It wasn’t the biggest anti-police violence demonstration Albuquerque has seen—fluctuating between around 50 and 100 people. But tensions were high, especially when law enforcement seemed to outnumber protesters.
On Wednesday, Oct. 12, activists gathered in front of the courthouse with signs, chanting, beating a snare drum and giving speeches through a bullhorn. It was the day after the trial concluded for two officers charged with second-degree murder for shooting a killing James Boyd, a homeless man with mental illness, in 2014. The jury was deadlocked, and the judge declared a mistrial, which leaves the door open for ex-officers Dominique Perez and Keith Sandy to be retried.
“I’m going to talk to Raul Torrez, the new DA, and they’re going to have a retrial,” demonstrator David O’Malley said. “These people should not walk for murdering people, especially the mentally ill.”
Kathy Green carried a homemade tombstone bearing Boyd’s name. She said there were others, each representing people killed by the Albuquerque Police Department from 2010 to 2014, a time when APD had one of the highest fatal shooting rates in the country. The federal Department of Justice investigated APD. Green said the trial itself and the fact that there were criminal charges was a victory. “The killings in Albuquerque have really decreased,” Green said. “And it’s not because the DOJ is here. It’s because of this trial. They’re [police officers] thinking.”
Over the course of the evening, tactical officers could be seen looking down through binoculars from the rooftops. More, dressed in military-style green uniforms with helmets and rifles, appeared in a building’s exit. Blue and red police lights flashed on top of cars and motorcycles that blocked nearby roads. Four helicopters circled Downtown. At one point, at least 60 officers dressed in riot gear filed off three city buses to line Lomas.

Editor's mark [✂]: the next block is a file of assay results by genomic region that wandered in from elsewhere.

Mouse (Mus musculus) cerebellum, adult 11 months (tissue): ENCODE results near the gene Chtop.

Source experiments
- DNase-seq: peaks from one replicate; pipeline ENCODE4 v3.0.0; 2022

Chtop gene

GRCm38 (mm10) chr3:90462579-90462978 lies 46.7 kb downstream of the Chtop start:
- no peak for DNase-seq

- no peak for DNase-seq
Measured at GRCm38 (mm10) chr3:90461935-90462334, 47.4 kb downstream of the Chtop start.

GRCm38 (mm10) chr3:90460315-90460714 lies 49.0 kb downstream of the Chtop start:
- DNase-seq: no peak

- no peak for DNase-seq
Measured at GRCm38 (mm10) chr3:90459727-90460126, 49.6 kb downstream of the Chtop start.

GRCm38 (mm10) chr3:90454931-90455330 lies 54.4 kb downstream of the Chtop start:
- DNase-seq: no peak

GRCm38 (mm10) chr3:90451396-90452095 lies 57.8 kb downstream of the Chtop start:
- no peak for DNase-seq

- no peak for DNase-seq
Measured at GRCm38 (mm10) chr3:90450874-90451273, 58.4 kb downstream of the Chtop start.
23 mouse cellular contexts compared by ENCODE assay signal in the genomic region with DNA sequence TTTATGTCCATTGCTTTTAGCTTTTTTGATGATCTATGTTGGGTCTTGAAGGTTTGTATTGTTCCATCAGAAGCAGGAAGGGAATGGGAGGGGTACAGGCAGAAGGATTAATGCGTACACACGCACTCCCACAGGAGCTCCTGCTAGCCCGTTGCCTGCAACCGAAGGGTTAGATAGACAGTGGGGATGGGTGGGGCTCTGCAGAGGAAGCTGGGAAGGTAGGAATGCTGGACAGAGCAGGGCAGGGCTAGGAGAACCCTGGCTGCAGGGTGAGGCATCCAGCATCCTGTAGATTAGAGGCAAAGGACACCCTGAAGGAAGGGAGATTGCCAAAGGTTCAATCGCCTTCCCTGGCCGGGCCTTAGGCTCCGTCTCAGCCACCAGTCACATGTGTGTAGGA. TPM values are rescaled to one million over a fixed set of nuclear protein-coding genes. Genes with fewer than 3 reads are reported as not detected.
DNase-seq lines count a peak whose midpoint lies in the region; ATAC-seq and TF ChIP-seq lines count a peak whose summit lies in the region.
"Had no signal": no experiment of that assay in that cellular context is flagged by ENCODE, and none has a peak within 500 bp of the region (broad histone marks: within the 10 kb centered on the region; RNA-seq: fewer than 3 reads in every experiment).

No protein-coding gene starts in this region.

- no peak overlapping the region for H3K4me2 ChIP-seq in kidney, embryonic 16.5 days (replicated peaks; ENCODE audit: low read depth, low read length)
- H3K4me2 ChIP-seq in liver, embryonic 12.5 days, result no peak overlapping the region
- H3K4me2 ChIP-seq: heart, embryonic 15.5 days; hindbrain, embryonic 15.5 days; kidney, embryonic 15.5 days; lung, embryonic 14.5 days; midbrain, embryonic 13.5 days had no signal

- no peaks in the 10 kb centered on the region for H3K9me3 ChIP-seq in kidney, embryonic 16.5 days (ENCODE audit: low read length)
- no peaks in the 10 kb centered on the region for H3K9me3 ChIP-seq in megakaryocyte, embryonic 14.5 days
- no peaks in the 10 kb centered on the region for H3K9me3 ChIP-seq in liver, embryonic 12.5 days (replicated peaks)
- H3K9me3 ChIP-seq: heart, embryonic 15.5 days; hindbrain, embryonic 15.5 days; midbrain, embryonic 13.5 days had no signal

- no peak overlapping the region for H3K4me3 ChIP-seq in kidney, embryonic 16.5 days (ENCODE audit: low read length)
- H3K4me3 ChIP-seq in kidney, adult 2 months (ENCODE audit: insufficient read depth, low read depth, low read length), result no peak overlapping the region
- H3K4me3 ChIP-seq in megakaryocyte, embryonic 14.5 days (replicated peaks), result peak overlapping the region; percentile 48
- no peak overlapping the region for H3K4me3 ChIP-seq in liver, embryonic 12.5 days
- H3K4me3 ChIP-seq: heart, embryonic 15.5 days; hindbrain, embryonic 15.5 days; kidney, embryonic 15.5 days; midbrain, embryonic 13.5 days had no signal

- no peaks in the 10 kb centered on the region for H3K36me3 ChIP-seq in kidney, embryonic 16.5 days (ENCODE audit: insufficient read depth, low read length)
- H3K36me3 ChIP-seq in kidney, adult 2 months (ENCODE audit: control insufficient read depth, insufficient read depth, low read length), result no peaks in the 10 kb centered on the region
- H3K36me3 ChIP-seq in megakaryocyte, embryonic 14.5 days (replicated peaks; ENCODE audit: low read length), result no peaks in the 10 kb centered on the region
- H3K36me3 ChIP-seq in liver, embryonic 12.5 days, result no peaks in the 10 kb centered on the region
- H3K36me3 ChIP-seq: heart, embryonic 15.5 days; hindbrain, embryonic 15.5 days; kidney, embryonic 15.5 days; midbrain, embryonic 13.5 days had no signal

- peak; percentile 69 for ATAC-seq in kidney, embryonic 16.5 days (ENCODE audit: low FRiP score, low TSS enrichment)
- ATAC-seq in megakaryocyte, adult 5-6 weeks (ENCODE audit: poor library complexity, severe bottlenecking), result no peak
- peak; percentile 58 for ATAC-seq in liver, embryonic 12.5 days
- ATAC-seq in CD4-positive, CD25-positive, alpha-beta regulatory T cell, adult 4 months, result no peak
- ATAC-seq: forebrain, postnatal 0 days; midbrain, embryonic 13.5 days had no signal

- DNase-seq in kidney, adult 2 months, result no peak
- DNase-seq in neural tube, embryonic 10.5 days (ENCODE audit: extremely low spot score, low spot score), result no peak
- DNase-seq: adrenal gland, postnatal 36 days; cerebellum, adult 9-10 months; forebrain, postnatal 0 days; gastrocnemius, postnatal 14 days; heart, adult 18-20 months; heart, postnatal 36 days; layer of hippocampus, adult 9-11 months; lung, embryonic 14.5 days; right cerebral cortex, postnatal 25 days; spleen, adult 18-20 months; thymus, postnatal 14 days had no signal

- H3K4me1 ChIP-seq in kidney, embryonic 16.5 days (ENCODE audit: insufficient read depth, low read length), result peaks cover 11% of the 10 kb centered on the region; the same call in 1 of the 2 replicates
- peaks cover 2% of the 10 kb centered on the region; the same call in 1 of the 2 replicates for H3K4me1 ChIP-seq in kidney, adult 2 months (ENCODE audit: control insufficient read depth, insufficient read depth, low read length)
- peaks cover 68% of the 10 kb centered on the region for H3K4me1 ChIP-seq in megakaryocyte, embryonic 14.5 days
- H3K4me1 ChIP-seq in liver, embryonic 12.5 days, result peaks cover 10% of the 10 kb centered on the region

Nikki Archuleta said the show of force was ridiculous. “It just shows you how militarized our police are,” she said. “That’s not something that should be present at a protest where people are peacefully protesting.” She said she was there to call for accountability. “This is an epidemic, police brutality, murders going on across the nation right now.”
Tanya Frazer and Lavona Linson also stood in front of the Bernaillo County courthouse, but their poster-board signs showed support for police officers. They both have family members who work in law enforcement. “I would hate to think that they would have to go to jail for doing their jobs,” Linson said. “That’s wrong.”
Frazer agreed. “Everybody is so quick to judge police officers,” she said. “They don’t get much support.”